, between the rooms `0.0`

. As `0.0`

is the second-highest similarity, the value `0.0`

would be returned.

As another example, assume two aggregate objects of any class containing five attributes. The following similarities were calculated: `1.0`

, `0.8`

, `0.6`

, `0.4`

and `0.2`

. Using the k-value of *2*, the second-highest value of `0.8`

is returned. Using the k-value of *4*, the fourth-highest value of `0.4`

is returned. For a k-value of *1*, the highest value of `1.0`

is returned, analogous to AggregateMaximum, and for k=5 the smallest value `0.2`

, corresponding to AggregateMinimum.

## Minimum #

When using the minimum aggregation, the overall similarity is determined by the minimum local similarity. If one attribute indicates a low utility, the utility for the whole case is low.

**Similarity**:
\(\Phi(s_1,\ldots,s_n)=\min_{i=1}^n \omega_i \cdot s_i\)

For example, an *Aggregate Minimum* measure can look like:

```
<AggregateMinimum name="SMAggregateMinimum" class="Employee" defaultWeight="0.5">
<AggWeight att="room" weight="0.3"/>
</AggregateMinimum>
```

*Employee*, which contains two attributes:

*name*(String) and

*room*(Integer). There is no given weight for

*name*, so it uses the default weight of 0.5, while the weight for

*room*is set as 0.3.

To create this measure during runtime, the following code would be used:

```
SMAggregateMinimum smAggregateMinimum = (SMAggregateMinimum) simVal.getSimilarityModel().createSimilarityMeasure(
SMAggregateMinimum.NAME,
ModelFactory.getDefaultModel().getClass("Employee")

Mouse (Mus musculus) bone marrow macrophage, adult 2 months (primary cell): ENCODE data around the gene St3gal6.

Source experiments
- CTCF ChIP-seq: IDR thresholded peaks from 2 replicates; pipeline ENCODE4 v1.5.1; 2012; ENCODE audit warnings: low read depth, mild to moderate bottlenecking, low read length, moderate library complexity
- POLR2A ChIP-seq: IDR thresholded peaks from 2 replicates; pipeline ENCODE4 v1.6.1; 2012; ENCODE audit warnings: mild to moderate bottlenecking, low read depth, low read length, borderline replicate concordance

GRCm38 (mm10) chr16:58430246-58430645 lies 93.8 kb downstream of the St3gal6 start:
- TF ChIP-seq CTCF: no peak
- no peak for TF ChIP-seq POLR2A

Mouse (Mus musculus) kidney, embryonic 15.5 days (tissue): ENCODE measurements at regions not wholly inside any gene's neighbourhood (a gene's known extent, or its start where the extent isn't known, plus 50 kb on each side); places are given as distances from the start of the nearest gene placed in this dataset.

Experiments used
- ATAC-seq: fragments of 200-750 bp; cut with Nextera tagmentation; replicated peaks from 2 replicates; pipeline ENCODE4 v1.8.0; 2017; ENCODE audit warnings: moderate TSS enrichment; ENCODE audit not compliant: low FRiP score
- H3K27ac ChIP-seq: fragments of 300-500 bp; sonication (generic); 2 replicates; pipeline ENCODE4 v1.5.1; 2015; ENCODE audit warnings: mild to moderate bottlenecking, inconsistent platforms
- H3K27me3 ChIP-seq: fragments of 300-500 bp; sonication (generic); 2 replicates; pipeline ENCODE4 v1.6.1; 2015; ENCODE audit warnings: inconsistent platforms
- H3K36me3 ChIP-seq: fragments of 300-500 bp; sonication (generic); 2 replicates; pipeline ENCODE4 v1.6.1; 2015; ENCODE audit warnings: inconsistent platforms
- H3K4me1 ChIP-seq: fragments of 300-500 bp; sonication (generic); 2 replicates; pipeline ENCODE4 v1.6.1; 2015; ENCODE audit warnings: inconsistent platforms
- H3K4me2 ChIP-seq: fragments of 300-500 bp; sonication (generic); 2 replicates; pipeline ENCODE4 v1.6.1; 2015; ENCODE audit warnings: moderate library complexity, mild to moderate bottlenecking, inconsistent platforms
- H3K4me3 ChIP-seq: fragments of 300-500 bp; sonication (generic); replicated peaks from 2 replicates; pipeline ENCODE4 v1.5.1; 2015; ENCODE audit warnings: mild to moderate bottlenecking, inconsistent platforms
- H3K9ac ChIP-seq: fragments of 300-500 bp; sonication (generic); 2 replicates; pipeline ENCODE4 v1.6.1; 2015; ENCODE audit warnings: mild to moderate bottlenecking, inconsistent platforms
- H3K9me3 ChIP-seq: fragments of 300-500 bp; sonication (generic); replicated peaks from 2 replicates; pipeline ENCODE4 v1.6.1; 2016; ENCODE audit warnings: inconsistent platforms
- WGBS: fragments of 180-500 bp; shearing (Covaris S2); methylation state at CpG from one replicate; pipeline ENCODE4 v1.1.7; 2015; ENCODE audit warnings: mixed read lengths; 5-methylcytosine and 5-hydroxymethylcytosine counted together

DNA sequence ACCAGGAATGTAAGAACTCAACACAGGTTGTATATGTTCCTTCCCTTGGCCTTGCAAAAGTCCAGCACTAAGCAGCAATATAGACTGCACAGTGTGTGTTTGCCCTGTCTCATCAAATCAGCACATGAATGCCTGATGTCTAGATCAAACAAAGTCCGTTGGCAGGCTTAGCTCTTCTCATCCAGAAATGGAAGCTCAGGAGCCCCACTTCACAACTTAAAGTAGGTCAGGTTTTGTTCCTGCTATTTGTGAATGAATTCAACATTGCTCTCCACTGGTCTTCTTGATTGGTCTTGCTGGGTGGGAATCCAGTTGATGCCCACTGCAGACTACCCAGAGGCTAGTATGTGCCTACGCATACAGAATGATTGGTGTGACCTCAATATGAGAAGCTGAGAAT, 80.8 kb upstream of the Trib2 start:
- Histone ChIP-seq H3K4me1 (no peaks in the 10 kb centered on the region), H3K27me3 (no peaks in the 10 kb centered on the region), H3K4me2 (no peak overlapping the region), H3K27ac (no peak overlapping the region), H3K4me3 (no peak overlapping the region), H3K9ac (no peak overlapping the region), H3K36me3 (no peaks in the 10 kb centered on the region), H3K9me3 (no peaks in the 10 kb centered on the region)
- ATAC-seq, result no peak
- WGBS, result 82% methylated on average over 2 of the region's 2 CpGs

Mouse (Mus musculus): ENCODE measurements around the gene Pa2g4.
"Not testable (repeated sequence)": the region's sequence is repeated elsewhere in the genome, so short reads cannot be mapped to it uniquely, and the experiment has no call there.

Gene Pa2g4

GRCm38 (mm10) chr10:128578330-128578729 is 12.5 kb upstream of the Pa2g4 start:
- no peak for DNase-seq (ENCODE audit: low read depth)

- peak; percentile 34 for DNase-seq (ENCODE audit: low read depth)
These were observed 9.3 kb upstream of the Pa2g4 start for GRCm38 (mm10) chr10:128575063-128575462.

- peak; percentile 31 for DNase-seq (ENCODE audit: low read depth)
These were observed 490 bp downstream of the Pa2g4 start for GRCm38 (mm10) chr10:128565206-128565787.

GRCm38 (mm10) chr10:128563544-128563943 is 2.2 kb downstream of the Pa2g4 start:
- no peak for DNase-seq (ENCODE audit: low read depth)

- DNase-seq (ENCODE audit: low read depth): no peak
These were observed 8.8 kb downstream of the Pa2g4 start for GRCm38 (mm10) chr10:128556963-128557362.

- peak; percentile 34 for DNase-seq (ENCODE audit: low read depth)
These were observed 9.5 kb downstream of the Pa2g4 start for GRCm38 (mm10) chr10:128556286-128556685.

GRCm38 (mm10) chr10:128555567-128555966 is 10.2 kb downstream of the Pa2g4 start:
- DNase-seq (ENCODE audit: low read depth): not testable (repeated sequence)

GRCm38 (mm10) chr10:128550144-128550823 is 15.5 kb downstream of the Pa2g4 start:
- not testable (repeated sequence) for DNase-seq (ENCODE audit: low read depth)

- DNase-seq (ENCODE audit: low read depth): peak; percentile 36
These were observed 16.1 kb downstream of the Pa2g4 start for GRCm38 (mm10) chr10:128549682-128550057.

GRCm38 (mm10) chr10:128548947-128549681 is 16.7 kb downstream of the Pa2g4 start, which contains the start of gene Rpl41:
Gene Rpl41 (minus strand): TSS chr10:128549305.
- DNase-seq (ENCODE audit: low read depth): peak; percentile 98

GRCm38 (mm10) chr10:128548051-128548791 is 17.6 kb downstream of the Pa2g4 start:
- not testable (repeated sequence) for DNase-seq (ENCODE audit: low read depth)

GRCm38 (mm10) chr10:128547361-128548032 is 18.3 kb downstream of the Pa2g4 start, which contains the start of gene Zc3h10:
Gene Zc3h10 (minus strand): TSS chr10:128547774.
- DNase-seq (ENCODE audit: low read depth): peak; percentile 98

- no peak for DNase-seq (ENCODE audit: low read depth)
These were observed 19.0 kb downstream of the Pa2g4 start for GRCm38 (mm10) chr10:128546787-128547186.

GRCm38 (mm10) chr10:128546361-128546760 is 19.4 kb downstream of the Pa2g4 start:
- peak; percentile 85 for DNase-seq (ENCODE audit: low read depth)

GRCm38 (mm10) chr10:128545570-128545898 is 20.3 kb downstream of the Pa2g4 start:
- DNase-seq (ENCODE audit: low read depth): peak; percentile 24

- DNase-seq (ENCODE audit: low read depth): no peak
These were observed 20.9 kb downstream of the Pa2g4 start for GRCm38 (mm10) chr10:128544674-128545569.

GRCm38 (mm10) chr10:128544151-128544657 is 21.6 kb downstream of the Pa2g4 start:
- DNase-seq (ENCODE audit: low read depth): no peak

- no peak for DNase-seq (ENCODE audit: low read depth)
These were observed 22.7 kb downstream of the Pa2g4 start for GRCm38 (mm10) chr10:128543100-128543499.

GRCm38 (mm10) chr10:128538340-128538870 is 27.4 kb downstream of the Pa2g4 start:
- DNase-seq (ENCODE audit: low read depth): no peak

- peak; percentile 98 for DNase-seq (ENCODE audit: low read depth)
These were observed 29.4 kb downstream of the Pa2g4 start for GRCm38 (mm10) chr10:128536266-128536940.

);
smAggregateMinimum.setDefaultWeight(0.5);
smAggregateMinimum.setWeight("room", 0.3);
simVal.getSimilarityModel().addSimilarityMeasure(smAggregateMinimum, "SMAggregateMinimum");
```

For example, there are the same two aggregate objects of the class *Employee*, which were used before. The first one has the values name=“TestEmployee” and room=123. The second one has the values name=“TestEmployee” and room=321. The normalized weights are 0.625 for name and 0.375 for room. For this measure, the weights are used to sort the similarity values by doing a multiplication of the weight and the similarity value. As result of the similarity computation only the values without weights are returned. Using simple measures, e.g. *StringEquals*, for the attributes, the similarity between the names is 1.0, between the rooms 0.0. As 0.0 is the lowest similarity, this value would be returned.

## K-Minimum #

The *k* lowest local similarity value determines the global similarity. Hence, if k out of n attributes indicate a low utility, the overall utility for the whole case is low.

**Similarity**:
\(\begin{array}{l}
\Phi(s_1,\ldots,s_n)=\omega_{i_k} \cdot s_{i_k} \\
\quad \text{with}\, \omega_{i_r}\cdot s_{i_r} \leq \omega_{i_{r+1}}\cdot s_{i_{r+1}}
\end{array}\)

The following parameters can be set for this similarity measure.

Parameter | Type/Range | Default Value | Description |
---|---|---|---|

k | Attribute number (int) | `1` | The parameter is used to define, which k lowest similar case is returned. Only positive values greater than 0 are allowed. If k is set to a value higher than the number of attributes, an exception is thrown. |